Explore texts in different forms. Encourage them to devour an ebook on the go. Make mind movies while savoring audio stories. Take a departure from your usual go-to.

Make reading the center of a universe where experiences extend the meaning of the text. Students will get so caught up, they’ll forget books were at the heart of it all!

Find a Boring Place to Read

Our kids aren’t stranded on a deserted island with nothing to do but read. Tons of distractions compete for their attention. Social media alerts suck them in. Sudden cravings for homemade cookies strike. Or maybe the book’s topic – say gaming – inspires a search for local game shops … but ends down a rabbit hole.

Encourage readers to go where the action isn’t. Find a quiet spot that makes them happy and comfortable. Kids love secluded nooks. Encourage them to build a blanket fort for reading. Pile pillows and lie on the floor. Or read outside under a tree. Noise-canceling headphones (sans audio input) also remove readers from surrounding activity.

Other upgrades to the reading experience can be soothing drinks, like tea. Even a stuffed animal or pet can lull one into a peaceful reading state. It’s easier to get lost in the world of books if you aren’t contending with real-life distractions.

Schedule Time for a Reading Routine

So much of a student’s day is penciled on a schedule. If soccer practice and chess club deserve to be blocked out, so should reading time.

Reading repeatedly can be habit forming. And practice makes permanent. Think in small chunks. When can you dedicate a consistent twenty-minute block to reading? Routines are more likely to stick if they happen at the same time each day.

Also, set a timer. A defined beginning and end sets boundaries. It gives the reader a time-out zone dedicated to reading.

Once you don’t have to think about organizing the time and place to read, you can focus on the fun stuff – what books to read! You’re more likely to stick with a reading practice if it’s a time you enjoy, right?

Experiences are memorable. Treat a reading routine as a getaway from the daily grind. Kids will grow to view reading as a passport to exciting new adventures.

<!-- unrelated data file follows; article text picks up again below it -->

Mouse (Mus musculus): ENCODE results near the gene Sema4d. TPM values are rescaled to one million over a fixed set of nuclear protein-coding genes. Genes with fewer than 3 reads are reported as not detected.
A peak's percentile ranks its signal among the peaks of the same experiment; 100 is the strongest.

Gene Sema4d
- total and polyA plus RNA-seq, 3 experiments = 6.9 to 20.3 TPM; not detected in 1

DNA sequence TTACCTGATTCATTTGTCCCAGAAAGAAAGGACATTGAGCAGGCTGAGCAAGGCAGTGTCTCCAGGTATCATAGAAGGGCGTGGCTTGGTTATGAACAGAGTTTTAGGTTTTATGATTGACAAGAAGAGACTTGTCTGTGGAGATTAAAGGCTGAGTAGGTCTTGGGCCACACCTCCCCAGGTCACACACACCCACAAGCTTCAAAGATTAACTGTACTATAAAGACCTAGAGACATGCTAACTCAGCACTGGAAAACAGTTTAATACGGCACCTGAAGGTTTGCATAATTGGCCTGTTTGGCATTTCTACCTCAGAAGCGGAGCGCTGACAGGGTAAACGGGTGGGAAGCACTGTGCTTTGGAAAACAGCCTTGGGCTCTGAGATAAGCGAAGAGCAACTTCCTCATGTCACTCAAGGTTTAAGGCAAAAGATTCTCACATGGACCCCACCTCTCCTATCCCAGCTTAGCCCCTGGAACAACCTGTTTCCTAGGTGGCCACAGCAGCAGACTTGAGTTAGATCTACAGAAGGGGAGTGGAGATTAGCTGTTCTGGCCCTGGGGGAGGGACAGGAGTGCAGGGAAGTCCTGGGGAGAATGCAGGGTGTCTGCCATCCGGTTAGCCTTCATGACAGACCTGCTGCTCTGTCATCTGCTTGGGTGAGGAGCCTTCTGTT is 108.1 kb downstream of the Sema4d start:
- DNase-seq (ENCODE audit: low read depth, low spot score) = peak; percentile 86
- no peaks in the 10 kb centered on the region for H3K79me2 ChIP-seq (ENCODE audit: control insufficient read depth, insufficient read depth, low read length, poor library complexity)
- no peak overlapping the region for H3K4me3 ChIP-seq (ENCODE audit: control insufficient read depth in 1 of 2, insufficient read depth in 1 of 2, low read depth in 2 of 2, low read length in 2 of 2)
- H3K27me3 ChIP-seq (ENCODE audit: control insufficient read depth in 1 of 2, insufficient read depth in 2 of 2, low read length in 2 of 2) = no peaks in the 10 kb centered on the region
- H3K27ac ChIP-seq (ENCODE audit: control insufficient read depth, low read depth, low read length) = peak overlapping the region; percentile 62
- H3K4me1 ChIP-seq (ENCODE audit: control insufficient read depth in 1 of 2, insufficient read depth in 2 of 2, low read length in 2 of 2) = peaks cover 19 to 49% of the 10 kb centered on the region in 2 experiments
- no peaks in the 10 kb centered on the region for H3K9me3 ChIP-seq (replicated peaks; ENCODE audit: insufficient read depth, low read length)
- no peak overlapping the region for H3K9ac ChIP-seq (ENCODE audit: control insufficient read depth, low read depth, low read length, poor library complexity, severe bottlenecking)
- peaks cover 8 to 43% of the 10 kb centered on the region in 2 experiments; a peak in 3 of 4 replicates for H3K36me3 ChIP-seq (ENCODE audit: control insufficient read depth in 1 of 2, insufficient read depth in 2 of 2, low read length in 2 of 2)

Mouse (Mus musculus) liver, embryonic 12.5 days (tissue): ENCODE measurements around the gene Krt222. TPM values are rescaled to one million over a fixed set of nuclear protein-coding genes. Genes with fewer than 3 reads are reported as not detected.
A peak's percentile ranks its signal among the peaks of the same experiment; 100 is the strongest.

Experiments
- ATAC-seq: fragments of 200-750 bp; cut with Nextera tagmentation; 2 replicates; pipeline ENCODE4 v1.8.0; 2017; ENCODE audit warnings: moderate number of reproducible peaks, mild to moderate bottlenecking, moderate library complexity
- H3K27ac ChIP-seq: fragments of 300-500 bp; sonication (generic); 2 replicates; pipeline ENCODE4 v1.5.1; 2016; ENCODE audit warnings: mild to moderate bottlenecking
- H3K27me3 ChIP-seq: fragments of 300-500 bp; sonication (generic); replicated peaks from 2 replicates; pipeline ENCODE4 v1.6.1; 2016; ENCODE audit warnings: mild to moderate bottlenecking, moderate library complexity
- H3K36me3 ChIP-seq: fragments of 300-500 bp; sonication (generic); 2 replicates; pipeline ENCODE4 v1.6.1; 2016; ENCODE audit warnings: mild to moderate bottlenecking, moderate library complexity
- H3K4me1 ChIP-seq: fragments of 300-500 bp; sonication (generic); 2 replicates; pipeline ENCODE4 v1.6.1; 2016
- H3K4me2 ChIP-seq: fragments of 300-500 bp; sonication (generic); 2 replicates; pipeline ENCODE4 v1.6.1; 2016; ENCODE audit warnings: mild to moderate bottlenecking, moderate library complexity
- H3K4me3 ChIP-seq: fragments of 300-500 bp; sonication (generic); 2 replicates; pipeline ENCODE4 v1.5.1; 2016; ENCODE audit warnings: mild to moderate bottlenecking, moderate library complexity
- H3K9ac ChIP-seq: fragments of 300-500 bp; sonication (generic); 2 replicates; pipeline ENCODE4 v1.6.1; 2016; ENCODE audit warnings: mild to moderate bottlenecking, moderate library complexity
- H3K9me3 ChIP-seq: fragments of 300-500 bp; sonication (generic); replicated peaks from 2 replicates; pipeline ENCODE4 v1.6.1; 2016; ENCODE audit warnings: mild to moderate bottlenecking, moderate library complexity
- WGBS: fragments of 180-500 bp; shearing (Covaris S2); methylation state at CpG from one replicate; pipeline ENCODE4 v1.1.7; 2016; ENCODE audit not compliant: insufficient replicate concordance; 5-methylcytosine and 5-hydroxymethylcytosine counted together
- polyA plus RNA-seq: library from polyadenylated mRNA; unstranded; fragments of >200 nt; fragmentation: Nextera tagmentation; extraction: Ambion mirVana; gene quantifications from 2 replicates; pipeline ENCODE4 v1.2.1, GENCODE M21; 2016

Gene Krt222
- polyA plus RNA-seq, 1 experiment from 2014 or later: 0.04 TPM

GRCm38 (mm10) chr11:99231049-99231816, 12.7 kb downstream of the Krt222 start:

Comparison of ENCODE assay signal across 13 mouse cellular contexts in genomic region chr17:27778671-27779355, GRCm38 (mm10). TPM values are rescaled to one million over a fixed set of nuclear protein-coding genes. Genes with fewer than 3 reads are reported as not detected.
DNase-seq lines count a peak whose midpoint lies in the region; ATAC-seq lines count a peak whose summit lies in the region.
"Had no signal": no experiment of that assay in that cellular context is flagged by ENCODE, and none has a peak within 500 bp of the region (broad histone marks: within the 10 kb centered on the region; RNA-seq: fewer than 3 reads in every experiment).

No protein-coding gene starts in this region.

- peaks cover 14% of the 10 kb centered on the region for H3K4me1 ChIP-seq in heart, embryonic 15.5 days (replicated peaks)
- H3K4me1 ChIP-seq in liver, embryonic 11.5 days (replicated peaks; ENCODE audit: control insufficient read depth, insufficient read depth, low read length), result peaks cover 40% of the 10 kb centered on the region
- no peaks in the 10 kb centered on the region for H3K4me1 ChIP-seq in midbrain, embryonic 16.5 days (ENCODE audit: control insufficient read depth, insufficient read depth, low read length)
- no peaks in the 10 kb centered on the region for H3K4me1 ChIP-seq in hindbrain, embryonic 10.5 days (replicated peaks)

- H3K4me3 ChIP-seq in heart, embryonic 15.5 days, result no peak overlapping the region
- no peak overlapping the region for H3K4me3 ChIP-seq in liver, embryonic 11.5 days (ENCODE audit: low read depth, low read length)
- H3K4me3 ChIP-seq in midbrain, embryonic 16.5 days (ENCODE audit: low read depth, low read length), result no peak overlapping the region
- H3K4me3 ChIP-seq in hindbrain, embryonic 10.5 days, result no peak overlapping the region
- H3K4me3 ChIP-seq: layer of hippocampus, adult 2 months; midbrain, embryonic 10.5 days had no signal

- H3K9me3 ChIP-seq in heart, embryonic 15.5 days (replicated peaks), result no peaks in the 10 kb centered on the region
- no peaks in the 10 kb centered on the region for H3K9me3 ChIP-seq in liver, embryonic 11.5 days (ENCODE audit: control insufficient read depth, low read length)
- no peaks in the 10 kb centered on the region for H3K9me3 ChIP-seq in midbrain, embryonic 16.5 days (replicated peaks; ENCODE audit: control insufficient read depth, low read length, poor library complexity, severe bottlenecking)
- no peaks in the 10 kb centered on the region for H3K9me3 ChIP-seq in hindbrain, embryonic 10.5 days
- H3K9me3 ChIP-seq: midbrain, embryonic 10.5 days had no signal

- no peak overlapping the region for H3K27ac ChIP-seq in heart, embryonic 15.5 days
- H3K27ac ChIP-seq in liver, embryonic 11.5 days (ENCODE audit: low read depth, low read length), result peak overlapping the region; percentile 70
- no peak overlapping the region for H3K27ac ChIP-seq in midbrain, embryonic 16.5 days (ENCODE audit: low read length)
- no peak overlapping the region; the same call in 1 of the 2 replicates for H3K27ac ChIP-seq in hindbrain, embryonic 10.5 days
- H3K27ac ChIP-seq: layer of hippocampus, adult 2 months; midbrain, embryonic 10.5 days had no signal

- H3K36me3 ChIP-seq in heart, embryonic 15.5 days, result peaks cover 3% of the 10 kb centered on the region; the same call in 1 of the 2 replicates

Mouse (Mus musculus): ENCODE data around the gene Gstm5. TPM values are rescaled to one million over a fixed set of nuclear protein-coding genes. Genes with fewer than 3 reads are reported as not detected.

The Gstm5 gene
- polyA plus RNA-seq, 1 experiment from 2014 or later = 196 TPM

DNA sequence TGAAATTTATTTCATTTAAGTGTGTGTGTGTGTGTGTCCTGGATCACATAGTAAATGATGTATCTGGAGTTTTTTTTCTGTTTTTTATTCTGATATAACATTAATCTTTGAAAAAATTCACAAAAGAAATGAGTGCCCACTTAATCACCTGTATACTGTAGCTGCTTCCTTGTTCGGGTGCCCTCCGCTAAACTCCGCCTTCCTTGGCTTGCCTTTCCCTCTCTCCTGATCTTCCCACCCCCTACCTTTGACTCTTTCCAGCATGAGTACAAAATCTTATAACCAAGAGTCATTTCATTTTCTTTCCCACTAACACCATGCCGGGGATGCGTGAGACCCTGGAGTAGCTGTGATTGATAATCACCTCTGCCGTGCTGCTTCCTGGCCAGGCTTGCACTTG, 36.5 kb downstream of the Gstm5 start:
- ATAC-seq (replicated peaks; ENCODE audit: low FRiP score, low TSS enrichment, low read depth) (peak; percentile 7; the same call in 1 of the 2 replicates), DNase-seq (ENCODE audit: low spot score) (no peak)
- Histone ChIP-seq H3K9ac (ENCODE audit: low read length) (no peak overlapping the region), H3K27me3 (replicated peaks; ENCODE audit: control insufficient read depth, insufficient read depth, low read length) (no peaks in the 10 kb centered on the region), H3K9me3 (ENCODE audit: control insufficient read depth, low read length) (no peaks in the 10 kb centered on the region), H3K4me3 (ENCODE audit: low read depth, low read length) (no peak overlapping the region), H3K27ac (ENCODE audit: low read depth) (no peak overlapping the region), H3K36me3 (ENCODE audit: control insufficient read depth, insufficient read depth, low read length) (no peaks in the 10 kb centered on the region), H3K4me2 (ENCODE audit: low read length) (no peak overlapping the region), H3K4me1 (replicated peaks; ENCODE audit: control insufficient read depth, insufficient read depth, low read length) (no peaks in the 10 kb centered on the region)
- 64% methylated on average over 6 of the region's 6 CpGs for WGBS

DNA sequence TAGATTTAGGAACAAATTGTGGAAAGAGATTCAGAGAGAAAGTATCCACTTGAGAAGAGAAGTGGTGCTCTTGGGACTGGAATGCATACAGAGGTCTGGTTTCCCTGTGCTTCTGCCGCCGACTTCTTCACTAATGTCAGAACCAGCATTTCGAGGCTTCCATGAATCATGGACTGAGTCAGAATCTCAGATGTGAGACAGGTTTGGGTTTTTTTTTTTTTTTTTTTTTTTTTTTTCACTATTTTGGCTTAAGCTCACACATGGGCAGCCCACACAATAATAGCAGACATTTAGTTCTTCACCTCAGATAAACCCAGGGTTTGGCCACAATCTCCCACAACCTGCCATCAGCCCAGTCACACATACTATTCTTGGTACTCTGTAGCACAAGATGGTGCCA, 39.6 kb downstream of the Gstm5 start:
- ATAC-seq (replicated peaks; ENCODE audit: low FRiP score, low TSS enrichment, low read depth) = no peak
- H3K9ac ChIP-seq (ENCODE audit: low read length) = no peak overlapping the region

Chen, G. (2015, April 23). 10 Reading Tips for the Easily Distracted. B&N Reads.

DeMarco, N. (2022, October 21). Renaming “Reluctant Readers.” Book Riot.

Goldberg, G. (2015, December 8). Be a Mirror: Give Readers Feedback That Fosters a Growth Mindset. International Literacy Association.

Mascott, A. (2014, June 2). 3 Super-Sneaky Ways to Get Kids Hooked on a Book Series. Scholastic.

Scholastic Editors. (2019, August 22). 3 Teacher-Approved Tips to Help Students Build Positive Reading Identities in the Classroom. Scholastic.

Kelly Owens is a literacy interventionist who helps middle graders overcome past literacy struggles by building stamina, confidence, and a greater love of learning. As a teacher with over twenty-eight years of experience, she has proudly represented Hillsborough Township Public Schools as a NJ Governor’s Teacher of the Year.

Kelly also co-created Buddies for the Birds, which was featured on Emmy Award-winning Classroom Close-up NJ. Kelly earned her Ed.M. from Rutgers University. Additional writing credits include published work with The King School Series (Townsend Press), The Mailbox magazine, and MiddleWeb.

Mirrors image by jKartak from Pixabay


MiddleWeb is all about the middle grades, with great 4-8 resources, book reviews, and guest posts by educators who support the success of young adolescents. And be sure to subscribe to MiddleWeb SmartBrief for the latest middle grades news & commentary from around the USA.

Leave a Reply

Your email address will not be published. Required fields are marked *

This site uses Akismet to reduce spam. Learn how your comment data is processed.